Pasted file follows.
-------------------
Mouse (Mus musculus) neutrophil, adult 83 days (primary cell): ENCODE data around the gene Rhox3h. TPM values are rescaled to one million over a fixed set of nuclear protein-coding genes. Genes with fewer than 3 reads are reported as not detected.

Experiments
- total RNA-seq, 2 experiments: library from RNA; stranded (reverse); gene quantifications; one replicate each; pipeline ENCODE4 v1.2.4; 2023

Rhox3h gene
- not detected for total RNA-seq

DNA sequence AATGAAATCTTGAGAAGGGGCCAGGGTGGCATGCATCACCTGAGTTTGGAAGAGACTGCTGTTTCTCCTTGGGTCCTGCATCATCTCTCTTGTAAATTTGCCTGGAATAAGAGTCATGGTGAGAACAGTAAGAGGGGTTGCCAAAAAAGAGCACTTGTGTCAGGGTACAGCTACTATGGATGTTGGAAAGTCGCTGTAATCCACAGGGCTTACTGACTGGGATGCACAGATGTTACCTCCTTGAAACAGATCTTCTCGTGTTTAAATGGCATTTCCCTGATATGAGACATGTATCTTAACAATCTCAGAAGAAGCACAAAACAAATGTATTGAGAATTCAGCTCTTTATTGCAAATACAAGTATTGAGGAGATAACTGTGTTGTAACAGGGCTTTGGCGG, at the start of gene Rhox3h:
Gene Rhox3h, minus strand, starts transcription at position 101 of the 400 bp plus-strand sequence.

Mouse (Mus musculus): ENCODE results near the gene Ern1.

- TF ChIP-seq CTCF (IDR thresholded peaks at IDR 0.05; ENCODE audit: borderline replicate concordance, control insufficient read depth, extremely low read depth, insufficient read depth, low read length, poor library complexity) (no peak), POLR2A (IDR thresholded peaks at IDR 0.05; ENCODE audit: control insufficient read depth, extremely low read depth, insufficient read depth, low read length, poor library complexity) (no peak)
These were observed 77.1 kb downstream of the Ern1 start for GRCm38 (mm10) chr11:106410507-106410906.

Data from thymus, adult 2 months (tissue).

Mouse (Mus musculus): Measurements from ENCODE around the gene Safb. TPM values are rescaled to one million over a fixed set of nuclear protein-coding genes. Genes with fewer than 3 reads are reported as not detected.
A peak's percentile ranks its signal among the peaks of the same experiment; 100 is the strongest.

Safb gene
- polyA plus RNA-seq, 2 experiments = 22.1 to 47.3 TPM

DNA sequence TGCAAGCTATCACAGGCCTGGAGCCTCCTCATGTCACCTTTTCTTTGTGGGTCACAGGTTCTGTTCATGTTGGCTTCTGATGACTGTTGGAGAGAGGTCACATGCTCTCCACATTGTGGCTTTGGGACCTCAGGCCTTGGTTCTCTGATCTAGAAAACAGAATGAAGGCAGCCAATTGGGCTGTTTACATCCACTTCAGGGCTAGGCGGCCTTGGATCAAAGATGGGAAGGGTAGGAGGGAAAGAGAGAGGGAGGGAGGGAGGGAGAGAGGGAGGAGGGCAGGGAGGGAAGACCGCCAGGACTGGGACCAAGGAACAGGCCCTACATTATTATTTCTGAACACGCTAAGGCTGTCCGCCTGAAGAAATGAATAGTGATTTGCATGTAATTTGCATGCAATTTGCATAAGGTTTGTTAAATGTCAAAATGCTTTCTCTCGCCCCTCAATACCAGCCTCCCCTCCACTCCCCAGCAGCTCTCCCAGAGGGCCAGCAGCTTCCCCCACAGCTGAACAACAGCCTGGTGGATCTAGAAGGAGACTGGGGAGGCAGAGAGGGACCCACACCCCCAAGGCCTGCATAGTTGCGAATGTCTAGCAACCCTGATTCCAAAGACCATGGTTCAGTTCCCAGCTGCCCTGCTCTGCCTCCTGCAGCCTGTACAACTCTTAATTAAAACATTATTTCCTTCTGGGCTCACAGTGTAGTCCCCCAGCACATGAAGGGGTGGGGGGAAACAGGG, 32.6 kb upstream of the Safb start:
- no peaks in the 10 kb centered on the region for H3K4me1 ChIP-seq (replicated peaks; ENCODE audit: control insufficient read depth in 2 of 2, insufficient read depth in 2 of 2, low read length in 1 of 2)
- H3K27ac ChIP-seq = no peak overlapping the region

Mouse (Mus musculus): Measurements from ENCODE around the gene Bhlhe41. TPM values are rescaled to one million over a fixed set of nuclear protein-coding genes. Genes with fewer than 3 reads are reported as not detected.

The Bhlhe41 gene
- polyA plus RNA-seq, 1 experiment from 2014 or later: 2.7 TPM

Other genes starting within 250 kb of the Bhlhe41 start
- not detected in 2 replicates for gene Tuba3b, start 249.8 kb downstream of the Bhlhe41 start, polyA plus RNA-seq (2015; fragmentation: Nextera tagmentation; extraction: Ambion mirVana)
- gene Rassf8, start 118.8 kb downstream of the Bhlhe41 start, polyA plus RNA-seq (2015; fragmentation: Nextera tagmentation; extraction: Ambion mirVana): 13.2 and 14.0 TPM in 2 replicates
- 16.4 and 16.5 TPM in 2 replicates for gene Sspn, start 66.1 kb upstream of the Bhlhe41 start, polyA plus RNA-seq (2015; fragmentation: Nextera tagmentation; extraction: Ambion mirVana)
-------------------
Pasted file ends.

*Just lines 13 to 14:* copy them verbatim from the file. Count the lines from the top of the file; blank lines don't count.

A peak's percentile ranks its signal among the peaks of the same experiment; 100 is the strongest.

Safb gene